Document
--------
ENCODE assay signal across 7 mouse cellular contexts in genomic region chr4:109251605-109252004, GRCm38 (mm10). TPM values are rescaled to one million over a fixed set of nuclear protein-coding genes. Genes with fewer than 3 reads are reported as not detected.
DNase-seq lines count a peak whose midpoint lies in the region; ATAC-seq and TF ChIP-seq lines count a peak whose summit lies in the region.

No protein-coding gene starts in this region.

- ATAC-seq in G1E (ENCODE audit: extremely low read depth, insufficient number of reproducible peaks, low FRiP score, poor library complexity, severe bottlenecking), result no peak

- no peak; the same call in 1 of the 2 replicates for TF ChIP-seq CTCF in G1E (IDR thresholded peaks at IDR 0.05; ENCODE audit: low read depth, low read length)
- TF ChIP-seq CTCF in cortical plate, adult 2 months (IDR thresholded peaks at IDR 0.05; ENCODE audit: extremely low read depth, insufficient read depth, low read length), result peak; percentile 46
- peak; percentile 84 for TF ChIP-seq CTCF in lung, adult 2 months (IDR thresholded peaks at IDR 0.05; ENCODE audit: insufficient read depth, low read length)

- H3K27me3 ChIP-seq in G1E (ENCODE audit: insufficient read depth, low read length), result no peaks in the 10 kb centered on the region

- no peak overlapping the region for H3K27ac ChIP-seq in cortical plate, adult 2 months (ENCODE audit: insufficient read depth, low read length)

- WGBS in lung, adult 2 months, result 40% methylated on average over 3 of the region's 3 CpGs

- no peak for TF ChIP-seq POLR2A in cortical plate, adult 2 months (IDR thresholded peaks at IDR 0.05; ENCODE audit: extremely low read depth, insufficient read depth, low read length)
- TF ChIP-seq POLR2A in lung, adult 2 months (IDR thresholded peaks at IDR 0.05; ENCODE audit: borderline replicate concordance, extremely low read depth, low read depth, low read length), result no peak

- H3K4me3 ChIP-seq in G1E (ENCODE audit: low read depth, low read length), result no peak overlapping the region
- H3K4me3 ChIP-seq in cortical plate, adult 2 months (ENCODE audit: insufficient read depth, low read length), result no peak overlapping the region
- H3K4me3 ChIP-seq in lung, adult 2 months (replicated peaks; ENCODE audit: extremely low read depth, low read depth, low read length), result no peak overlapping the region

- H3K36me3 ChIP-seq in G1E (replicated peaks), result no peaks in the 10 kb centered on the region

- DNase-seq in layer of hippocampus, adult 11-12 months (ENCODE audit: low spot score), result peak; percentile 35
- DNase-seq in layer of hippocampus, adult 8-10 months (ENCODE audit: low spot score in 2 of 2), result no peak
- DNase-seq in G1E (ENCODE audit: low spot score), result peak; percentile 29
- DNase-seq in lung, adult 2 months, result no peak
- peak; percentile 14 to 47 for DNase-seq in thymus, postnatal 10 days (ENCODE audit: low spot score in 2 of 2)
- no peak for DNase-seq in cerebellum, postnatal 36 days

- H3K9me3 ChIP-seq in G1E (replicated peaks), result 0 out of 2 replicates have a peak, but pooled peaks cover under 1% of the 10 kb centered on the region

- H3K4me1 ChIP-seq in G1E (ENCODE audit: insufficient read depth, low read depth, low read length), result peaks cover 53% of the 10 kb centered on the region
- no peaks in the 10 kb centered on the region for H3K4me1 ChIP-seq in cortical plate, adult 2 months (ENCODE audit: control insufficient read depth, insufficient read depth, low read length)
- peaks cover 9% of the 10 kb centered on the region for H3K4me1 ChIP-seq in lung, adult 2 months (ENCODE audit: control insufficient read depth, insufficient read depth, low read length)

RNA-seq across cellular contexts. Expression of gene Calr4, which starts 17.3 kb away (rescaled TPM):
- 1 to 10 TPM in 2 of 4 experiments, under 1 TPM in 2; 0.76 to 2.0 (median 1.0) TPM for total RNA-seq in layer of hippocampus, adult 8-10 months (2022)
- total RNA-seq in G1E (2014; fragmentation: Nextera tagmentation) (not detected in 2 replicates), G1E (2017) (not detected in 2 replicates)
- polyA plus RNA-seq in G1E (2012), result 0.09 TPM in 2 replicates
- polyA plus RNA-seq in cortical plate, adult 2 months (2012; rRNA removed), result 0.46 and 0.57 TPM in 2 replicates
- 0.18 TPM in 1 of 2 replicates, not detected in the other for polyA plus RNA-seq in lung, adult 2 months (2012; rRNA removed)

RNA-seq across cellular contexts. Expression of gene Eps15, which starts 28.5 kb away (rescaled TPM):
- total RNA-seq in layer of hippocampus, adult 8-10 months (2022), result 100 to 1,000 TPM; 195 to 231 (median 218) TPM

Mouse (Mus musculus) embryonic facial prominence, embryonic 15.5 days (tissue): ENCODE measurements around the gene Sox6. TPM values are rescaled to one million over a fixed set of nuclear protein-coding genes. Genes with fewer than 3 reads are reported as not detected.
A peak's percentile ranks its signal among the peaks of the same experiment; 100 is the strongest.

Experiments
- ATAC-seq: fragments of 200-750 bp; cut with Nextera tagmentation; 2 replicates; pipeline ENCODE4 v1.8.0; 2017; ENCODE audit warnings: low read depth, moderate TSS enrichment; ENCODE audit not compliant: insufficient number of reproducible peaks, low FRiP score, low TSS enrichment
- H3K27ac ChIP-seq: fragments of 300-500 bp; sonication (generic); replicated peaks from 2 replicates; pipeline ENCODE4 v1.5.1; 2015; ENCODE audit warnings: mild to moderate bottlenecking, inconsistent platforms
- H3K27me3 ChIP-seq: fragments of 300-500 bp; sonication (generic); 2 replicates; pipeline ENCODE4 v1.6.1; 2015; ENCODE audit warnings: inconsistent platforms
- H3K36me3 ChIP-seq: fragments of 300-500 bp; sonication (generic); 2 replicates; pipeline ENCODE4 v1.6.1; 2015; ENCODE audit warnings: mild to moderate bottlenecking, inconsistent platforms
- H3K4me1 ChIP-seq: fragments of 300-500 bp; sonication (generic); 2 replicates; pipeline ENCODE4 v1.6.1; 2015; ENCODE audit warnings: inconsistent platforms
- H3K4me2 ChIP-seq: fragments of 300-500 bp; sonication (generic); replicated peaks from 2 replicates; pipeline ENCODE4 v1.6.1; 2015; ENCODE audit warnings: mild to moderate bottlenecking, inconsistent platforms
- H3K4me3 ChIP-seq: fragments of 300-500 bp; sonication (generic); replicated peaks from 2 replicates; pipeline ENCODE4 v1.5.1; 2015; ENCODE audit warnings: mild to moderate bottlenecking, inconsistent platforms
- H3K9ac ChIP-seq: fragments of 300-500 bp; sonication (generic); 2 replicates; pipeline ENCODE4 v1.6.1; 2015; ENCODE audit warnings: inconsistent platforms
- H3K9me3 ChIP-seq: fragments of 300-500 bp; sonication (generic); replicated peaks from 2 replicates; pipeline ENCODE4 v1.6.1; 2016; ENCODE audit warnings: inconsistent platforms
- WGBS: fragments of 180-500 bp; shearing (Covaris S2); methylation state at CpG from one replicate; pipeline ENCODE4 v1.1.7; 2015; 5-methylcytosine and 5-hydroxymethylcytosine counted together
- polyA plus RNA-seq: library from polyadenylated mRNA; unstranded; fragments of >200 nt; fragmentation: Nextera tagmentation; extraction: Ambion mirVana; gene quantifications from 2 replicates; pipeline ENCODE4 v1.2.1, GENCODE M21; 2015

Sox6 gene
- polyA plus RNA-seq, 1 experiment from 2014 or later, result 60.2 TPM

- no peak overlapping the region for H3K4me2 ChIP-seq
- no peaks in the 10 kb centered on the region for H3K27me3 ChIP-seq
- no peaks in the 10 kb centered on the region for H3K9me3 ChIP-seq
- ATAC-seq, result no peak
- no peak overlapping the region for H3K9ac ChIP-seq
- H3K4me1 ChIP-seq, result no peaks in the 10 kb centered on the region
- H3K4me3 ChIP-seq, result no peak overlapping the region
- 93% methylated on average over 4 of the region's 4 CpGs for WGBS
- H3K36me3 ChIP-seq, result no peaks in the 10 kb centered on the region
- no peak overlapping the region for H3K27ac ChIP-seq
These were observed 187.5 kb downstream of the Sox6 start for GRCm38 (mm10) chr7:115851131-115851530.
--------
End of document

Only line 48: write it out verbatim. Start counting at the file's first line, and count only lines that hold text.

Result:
- polyA plus RNA-seq: library from polyadenylated mRNA; unstranded; fragments of >200 nt; fragmentation: Nextera tagmentation; extraction: Ambion mirVana; gene quantifications from 2 replicates; pipeline ENCODE4 v1.2.1, GENCODE M21; 2015